RosettaSciIO is meant to be a community maintained project. We welcome contributions in the form of bug reports, documentation, code (in particular new io plugins), feature requests, and more. In the following we refer to some resources to help you make useful contributions.


The issue tracker can be used to report bugs or propose new features. When reporting a bug, the following is useful:

  • give a minimal example demonstrating the bug,

  • copy and paste the error traceback.

Making test data files#

Test data files are typically generated using third party software, for example using a proprietary software on a scientific instrument. These files are added to the test suite of RosettaSciIO to make sure that future code development will not introduce bugs or feature regressions. It is important that the test data files area as small as possible to avoid working with a repository that contains GBs of test data. Indeed, the test suite is made of severals hundreds of test data files and this number of files will keep growing as new features and formats are added to RosettaSciIO.

Users can contribute by generating these files on softwares they have access to and by making these files available openly; then a RosettaSciIO developer will help with adding these data to the test suite.

What characterizes good test data files:

  • Relevant features: the test data files do not need to contain any meaningful data, but they need to cover as much as possible of the format functionalities.

  • Small size:

    • Acquire minimum number of pixels or channels. In case of maps or spectrum images acquire a non-square grid (e.g. “x” and “y” have different lengths).

    • If possible, generate data that contains no signal (e.g. zeros) as files containing only very few values will compress very well.

Pull Requests#

If you want to contribute to the RosettaSciIO source code, you can send us a pull request against the main branch. Small bug fixes are corrections to the user guide are typically a good starting point. But don’t hesitate also for significant code contributions, such as support for a new file format - if needed, we’ll help you to get the code ready to common standards.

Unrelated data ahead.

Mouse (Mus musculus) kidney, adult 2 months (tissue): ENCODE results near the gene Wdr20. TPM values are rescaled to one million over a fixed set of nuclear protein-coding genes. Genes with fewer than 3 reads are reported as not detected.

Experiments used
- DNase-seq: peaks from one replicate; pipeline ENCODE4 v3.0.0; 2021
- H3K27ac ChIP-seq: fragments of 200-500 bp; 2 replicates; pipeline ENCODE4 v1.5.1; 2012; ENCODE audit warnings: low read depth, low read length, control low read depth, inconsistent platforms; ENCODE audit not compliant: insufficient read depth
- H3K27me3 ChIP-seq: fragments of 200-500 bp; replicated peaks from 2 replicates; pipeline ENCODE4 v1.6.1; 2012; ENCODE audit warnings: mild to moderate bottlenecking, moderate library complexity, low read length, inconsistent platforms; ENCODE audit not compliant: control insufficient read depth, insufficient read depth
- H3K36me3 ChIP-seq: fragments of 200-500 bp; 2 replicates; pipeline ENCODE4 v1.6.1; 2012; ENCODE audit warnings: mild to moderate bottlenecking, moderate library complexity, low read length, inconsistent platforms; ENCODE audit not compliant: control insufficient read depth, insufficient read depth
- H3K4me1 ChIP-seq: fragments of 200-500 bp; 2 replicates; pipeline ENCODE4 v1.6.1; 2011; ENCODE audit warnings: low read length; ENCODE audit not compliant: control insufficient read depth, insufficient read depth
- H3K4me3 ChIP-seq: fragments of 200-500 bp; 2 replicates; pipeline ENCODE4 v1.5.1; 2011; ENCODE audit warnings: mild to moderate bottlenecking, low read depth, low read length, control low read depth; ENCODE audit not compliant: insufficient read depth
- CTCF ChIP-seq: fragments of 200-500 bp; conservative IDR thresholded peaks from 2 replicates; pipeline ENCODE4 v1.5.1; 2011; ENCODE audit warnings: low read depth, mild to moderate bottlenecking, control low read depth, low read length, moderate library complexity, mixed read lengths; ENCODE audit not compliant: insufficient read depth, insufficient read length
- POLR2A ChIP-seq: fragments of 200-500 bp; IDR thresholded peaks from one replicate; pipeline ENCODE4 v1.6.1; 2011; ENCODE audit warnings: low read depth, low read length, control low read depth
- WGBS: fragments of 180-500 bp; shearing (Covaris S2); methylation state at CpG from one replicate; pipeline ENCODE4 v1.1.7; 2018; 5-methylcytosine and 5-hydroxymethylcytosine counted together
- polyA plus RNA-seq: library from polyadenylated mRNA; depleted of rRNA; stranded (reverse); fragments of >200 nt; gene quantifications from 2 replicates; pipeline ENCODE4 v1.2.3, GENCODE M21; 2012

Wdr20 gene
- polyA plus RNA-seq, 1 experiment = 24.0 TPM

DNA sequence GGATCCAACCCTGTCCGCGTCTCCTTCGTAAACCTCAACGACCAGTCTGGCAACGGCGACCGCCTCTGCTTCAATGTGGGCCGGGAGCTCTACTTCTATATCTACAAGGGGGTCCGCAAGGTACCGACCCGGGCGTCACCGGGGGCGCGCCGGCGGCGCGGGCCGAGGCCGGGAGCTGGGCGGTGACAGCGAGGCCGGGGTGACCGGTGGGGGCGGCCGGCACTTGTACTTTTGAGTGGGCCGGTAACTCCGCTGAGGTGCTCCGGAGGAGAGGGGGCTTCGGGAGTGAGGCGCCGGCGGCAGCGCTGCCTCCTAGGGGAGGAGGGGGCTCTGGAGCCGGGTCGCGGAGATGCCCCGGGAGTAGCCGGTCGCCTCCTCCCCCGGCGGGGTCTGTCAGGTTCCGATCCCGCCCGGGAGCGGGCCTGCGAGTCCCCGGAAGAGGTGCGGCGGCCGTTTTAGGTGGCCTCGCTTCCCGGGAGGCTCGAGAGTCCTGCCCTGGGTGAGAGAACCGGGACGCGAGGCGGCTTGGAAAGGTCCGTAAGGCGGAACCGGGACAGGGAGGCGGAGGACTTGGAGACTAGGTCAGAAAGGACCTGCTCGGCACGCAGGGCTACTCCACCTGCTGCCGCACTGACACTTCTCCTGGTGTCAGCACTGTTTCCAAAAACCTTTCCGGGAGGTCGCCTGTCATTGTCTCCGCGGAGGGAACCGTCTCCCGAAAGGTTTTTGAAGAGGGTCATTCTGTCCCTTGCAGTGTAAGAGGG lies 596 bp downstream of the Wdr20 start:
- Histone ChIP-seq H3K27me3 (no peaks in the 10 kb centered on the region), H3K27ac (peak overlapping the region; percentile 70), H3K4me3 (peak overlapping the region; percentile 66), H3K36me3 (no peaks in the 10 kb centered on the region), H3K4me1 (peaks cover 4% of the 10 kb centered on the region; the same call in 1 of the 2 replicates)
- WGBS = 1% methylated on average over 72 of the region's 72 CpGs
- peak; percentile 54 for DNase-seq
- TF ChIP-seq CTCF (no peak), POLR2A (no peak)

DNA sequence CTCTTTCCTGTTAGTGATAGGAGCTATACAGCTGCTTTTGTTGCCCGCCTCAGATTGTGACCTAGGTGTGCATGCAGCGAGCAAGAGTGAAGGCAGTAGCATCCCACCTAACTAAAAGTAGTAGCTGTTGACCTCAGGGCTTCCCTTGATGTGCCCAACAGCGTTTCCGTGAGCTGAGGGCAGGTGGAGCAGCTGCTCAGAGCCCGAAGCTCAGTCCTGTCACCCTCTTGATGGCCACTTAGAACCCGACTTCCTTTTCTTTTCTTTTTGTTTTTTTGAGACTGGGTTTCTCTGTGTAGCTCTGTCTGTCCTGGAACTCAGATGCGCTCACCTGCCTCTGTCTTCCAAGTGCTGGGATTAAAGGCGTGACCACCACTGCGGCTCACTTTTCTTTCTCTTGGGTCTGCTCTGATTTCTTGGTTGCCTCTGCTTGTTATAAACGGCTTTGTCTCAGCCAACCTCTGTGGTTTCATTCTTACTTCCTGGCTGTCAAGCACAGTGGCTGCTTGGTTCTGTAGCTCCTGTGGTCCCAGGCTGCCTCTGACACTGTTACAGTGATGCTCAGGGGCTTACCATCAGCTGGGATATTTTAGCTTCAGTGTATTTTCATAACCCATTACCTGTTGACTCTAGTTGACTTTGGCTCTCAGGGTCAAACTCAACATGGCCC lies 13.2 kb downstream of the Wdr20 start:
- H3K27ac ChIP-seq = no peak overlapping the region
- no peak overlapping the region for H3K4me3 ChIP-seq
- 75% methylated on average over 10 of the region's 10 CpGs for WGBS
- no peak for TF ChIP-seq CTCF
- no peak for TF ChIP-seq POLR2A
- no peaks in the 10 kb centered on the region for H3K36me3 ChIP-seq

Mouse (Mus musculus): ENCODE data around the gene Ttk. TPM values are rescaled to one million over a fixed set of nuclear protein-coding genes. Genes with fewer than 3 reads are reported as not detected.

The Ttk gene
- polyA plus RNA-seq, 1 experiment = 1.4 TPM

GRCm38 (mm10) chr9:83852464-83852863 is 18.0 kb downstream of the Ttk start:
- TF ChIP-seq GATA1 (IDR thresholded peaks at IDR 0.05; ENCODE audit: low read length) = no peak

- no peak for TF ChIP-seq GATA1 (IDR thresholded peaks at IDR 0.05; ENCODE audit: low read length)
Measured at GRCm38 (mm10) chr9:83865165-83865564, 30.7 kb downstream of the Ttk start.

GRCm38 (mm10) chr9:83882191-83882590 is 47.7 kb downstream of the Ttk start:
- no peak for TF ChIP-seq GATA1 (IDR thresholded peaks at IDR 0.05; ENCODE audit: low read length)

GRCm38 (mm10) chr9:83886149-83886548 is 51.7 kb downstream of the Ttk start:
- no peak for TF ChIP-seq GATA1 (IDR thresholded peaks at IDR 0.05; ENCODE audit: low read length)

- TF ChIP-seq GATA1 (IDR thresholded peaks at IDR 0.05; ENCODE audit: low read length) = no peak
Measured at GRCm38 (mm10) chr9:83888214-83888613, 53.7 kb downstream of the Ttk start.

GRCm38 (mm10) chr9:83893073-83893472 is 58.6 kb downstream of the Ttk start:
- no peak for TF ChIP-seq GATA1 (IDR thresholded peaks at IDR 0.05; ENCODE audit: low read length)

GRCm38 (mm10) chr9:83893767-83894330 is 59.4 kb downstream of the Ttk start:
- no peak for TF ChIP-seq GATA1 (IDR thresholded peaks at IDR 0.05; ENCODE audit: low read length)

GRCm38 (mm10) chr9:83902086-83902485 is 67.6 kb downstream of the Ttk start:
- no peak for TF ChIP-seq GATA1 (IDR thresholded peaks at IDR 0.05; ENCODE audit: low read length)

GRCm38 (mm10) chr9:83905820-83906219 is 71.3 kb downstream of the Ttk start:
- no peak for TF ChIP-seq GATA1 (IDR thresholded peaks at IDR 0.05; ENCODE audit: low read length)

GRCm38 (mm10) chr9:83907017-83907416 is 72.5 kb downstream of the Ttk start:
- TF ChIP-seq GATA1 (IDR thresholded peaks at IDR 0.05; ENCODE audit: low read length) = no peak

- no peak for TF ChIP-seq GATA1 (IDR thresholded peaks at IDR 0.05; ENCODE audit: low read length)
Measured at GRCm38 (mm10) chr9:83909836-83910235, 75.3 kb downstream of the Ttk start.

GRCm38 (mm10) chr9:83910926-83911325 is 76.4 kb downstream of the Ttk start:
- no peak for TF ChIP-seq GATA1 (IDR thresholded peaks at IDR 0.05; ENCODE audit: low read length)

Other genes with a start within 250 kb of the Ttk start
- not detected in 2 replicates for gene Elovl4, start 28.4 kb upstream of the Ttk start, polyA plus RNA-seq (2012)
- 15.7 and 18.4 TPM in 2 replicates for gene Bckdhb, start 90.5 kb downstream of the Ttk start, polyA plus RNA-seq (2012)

Please refer to the HyperSpy developer guide in order to get started and for detailed contributing guidelines.


To keep the code style consistent (and more readable), black is used to check the code formatting. When the code doesn’t comply with the expected formatting, the build will fail. In practise, the code formatting can be fixed by installing black and running it on the source code or by using pre-commit hooks. Alternatively, adding the message autofix in a pull request will push a commit with the fixes using

Adding and Updating Test Data#

The test data are located in the corresponding subfolder of the rsciio/tests/data folder. The test data are not packaged in the distribution files (wheel, sdist) to keep the packages as small as possible in size. When running the test suite, the test data will be downloaded from GitHub using pooch. When adding or updating test data, it is necessary to update the test data registry.

To add or update test data:

  1. use git as usual to add files to the repository.

  2. Update rsciio.tests.registry.txt by running update_registry() (Unix only):

    from rsciio.tests.registry_utils import update_registry

    On windows, you can use by adding a message to the pull request to update the registry.


The url used by pooch to download the test data can be set by the environment variable POOCH_BASE_URL, otherwise, the default is to download the data from the hyperspy/rosettasciio GitHub repository.


As quality assurance, to improve the code, and to ensure a generalized functionality, pull requests need to be thoroughly reviewed by at least one other member of the development team before being merged.

Pre-commit Hooks#

Two pre-commit hooks are set up:

  • Linting: run black

  • Update test data registry (Unix only)

These can be run locally by using pre-commit. Alternatively, the comment autofix can be added to a PR to fix the formatting using

Defining new RosettaSciIO plugins#

Each read/write plugin resides in a separate directory, e.g. spamandeggs the name of which should be descriptive of the file type/manufacturer/software. This directory should contain the following files: